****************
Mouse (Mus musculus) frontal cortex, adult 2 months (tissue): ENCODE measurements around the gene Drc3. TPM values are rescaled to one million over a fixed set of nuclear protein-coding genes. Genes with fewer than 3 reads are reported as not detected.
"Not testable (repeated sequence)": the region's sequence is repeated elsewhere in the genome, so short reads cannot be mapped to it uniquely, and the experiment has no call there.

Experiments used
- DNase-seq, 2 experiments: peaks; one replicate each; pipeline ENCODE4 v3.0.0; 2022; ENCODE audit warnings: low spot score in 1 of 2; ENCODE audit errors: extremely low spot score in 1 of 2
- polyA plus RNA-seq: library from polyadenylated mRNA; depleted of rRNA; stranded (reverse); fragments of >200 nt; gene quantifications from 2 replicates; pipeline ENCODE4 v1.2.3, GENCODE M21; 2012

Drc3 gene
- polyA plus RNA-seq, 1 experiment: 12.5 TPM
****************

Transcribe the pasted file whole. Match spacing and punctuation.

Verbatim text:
Mouse (Mus musculus) frontal cortex, adult 2 months (tissue): ENCODE measurements around the gene Drc3. TPM values are rescaled to one million over a fixed set of nuclear protein-coding genes. Genes with fewer than 3 reads are reported as not detected.
"Not testable (repeated sequence)": the region's sequence is repeated elsewhere in the genome, so short reads cannot be mapped to it uniquely, and the experiment has no call there.

Experiments used
- DNase-seq, 2 experiments: peaks; one replicate each; pipeline ENCODE4 v3.0.0; 2022; ENCODE audit warnings: low spot score in 1 of 2; ENCODE audit errors: extremely low spot score in 1 of 2
- polyA plus RNA-seq: library from polyadenylated mRNA; depleted of rRNA; stranded (reverse); fragments of >200 nt; gene quantifications from 2 replicates; pipeline ENCODE4 v1.2.3, GENCODE M21; 2012

Drc3 gene
- polyA plus RNA-seq, 1 experiment: 12.5 TPM